Students often study one subject at university, but end up shifting gears and graduating in a different field. It’s how Copper North president and CEO Harlan Meade accidentally discovered mineral exploration while studying chemistry.
In Meade’s case, the twist of fate involved a summer job accident that left the young man with a fractured wrist, but functional enough to still qualify as a camp cook. That camp’s head geologist needed an afternoon assistant, which is where the chemistry student found his passion of exploring for mineral treasures.
Fast-forward a few years and he obtained a PhD in Mineral Deposits from University of Western Ontario. Shortly thereafter, Meade began his career in British Columbia with Westmin Resources at the Premier gold mine in northwestern B.C., where he was involved in everything from asset acquisitions, resource expansion, feasibility studies, permitting, and environmental management. Over the next 15 years he would exclusively work on B.C. projects.
Throughout that time he also held industry positions including:
- President for Canadian Institute of Mining & Metallurgy, Geology
- Co-chair of review of Canada mine water discharge regulations for the Mining Association of Canada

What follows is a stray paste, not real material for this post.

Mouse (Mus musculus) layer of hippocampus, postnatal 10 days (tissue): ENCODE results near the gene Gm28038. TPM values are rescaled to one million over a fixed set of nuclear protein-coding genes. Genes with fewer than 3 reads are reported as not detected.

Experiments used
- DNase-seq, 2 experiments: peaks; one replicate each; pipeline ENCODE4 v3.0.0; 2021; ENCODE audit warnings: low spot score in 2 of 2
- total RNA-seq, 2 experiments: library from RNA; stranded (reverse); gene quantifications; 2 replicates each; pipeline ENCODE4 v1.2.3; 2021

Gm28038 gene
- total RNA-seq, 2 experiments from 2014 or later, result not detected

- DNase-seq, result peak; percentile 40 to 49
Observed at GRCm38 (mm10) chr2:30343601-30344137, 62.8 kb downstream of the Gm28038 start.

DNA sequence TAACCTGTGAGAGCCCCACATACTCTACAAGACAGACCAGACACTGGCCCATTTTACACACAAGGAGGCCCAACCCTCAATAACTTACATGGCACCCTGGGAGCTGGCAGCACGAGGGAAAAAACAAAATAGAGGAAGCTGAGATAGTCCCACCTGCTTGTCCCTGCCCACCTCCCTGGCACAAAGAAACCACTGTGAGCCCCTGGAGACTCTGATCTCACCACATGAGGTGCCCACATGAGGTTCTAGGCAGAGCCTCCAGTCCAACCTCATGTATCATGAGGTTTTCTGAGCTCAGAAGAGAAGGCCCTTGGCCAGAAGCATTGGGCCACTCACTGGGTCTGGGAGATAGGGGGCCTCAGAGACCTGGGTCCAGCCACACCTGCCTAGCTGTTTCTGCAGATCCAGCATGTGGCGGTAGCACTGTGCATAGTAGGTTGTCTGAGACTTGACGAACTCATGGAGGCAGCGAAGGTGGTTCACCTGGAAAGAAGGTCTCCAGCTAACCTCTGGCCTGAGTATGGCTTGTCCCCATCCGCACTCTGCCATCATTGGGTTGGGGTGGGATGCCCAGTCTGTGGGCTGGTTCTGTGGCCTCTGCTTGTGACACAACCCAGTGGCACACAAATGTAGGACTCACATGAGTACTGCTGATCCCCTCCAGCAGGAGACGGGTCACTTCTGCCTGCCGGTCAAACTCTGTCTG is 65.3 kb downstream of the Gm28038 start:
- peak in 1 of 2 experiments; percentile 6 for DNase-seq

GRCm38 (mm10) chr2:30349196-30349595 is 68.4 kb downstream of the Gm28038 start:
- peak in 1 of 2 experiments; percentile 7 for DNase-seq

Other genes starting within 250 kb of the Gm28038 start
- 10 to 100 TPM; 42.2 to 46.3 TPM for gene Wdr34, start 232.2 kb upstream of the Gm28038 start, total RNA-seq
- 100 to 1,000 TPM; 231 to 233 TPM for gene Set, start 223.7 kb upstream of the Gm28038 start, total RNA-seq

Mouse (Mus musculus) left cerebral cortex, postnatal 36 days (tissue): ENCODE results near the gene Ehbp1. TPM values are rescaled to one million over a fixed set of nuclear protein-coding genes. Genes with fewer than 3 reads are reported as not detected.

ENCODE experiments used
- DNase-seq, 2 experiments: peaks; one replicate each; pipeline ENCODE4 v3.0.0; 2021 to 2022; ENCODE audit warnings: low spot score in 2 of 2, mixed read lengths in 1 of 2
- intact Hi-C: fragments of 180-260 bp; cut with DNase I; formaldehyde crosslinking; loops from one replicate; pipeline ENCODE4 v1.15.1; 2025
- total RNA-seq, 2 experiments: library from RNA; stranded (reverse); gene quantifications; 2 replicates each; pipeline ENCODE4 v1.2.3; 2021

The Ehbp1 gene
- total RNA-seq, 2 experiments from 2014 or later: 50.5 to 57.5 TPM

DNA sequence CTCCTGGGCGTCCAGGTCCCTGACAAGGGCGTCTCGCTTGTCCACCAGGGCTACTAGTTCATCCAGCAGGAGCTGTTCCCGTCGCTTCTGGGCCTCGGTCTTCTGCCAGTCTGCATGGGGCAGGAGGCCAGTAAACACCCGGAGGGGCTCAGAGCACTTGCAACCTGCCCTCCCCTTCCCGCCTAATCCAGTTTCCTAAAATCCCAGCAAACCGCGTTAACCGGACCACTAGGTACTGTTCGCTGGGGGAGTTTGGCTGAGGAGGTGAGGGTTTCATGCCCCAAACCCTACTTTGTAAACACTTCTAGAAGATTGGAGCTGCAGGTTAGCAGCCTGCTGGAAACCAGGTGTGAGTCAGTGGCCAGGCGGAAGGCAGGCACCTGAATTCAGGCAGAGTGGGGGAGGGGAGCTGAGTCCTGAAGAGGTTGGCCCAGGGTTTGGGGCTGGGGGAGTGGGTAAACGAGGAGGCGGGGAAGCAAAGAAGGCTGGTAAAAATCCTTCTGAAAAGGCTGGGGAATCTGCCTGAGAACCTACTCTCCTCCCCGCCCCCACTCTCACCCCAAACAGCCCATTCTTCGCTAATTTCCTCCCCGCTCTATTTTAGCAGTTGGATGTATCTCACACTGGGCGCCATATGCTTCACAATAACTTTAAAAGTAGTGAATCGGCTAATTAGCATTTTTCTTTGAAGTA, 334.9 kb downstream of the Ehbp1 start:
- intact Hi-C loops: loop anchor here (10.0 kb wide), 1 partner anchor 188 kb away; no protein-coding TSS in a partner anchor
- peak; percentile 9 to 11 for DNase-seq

- Member of the environmental committee for the Association for Mineral Exploration B.C.’s aboriginal affairs.
Meade was as strong an advocate for B.C. mineral exploration as any other resource professional. He was also an entrepreneur.
And it wasn’t in British Columbia that he earned the nickname “Dr. Zinc” – that was in the Yukon. What attracted him to the Yukon was the geological opportunity he noted in a few early-stage exploration projects. He spent the next 20 years in the Yukon turning those projects into mines, making shareholders happy in the process.
In the early 1990s, while acting as VP exploration with Westmin Resources, he recalled the company was looking to raise $50 million from the RBC investment banking group. RBC did not see the upside as they noted Westmin was fully valued with their Myra Falls base and precious metals mine on Vancouver Island. Westmin asked Meade to assist the company in securing a project that could bring investor interest to Westmin, and it happened to be in the Yukon.
After performing his due diligence, Meade felt a $250,000 budget would be sufficient to secure the property it had identified and begin surface exploration. The property was held by Atna Resources, which agreed to do a joint venture with Westmin. After Westmin granted Meade the exploration budget, the team was on the property the next summer doing geochemical studies, soil sampling, and analyzing trenches. Meade was quick to point out that it was a Volcanogenic Massive Sulfide (VMS) system and he pinpointed where the deposit might lie.
He went back to Westmin management and requested an additional $200,000 to roughly define the deposit through a drill campaign. He was so confident he stated the odds of making a discovery would be 50/50. Management was skeptical but granted the additional funding to him in 1993. Sure enough, the company hit mineralization in hole 1, 2, and 3 – and almost every hole after that.